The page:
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Aberdeen Space Scientists Develop Ventilator to Fight COVID-19

David Paul


Aberdeen scientists

The Aberdeen-based team is using its expertise in building life-support systems used in space missions to treat COVID-19 patients.

A group of scientists based out of Aberdeen University are using their knowledge and skills building ‘assist systems’ on manned space missions to help develop a ventilator prototype to help coronavirus patients.

The team is hoping that the device, named ATMO-Vent (Atmospheric Mixture Optimisation Ventilator), can be created quickly and cheaply using certified, low-cost components so it can be rolled out in nations that have more underdeveloped healthcare systems.

Leader of the design team, Prof Javier Martín-Torres, commented: “As a multidisciplinary research group specialising in Martian study, we have a wealth of experience in building, calibrating and qualifying space instruments using commercial components. We’ve used this expertise to design and build a fully operating prototype ventilator using widely available parts.

“This means that it is easy to build and ideally suited to rapid, mass deployment in healthcare settings. This will be especially useful in countries with underdeveloped healthcare infrastructure.

“The ATMO-Vent has been designed to comply with UK regulatory guidelines, and we are now in the testing phase as we seek industrial and healthcare partners to collaborate with us on its continued development.”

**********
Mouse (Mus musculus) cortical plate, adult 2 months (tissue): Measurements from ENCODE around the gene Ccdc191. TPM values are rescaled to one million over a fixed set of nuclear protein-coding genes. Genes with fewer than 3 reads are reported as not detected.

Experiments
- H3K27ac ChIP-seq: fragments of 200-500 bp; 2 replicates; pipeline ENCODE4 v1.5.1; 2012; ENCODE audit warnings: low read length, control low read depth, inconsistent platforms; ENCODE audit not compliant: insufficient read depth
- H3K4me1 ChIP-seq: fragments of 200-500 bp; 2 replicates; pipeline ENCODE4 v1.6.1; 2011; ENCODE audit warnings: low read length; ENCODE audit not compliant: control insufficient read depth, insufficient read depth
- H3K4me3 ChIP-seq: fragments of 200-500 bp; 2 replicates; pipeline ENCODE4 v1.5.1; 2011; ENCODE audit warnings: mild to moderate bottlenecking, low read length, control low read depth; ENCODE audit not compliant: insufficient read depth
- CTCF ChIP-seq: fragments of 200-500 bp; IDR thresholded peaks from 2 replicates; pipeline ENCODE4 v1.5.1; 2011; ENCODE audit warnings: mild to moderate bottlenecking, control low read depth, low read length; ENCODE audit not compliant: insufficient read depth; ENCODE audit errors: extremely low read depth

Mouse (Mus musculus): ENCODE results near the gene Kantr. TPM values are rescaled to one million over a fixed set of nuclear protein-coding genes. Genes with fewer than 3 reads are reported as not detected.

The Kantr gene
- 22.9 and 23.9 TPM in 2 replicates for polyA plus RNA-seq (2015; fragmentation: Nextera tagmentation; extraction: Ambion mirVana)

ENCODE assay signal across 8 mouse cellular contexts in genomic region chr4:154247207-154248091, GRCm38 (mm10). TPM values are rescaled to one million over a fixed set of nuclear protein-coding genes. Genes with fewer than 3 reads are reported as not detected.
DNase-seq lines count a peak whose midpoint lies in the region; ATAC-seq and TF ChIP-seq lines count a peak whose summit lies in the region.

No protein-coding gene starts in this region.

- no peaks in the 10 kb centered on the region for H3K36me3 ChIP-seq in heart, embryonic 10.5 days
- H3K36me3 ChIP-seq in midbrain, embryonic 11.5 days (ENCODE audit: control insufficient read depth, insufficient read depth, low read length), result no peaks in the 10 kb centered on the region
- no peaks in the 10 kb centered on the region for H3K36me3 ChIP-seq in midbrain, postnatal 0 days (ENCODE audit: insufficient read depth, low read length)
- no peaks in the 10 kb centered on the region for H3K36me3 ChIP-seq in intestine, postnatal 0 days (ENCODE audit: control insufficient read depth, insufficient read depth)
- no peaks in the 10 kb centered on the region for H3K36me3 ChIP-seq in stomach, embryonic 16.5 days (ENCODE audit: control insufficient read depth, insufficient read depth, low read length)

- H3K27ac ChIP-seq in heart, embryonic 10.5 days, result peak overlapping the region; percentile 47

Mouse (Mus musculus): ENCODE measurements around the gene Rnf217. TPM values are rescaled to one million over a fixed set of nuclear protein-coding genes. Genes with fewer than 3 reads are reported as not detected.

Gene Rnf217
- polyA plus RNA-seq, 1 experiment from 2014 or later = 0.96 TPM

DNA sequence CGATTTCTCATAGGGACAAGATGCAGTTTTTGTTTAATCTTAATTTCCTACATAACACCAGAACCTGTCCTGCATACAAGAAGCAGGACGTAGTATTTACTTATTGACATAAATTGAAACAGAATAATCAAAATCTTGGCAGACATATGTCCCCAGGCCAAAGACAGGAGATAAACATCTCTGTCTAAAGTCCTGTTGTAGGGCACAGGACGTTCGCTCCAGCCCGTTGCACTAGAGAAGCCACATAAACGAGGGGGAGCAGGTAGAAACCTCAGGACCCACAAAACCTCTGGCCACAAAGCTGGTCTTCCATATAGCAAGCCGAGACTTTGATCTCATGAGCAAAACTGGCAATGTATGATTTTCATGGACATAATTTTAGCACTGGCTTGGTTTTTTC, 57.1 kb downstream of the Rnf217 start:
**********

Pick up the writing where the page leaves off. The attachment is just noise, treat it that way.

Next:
As countries such as the UK and the US scramble to gain access to ventilators as the virus spreads, concerns have been raised about healthcare systems in countries such as Africa being able to handle a large outbreak of the disease.

Several countries across Africa are beginning to confirm rising cases, and limited testing makes it difficult to know the true scale of the outbreak there.

The World Health Organisation says that, compared with more than 170,000 ventilators in the US, ten countries in Africa have none.

As well as this, there are only around 5,000 critical care beds across 43 African countries, putting them at huge risk over being overwhelmed by a serious outbreak.


“As a group we have watched the spread of COVID-19 with growing alarm, and we wanted to use our expertise to help,” Martín-Torres continued.

“Our hope is that the ATMO-Vent’s cost-effective design and short development time means it can rapidly supplement the number of ventilators being produced by manufacturers.”

Marion Campbell, vice-principal for research at the University of Aberdeen, added: “Across multiple disciplines, our research community is working as part of a broad effort to harness our world-renowned academic expertise in the fight against COVID-19.

“The work of Professor Martin-Torres and the Planetary Science Group in developing this ventilator is a prime example of how our researchers are applying their skills to meet the challenges created by the pandemic.”

The technology isn’t currently certified for use, but the group hopes it can be deployed soon.

David Paul

Staff Writer, DIGIT

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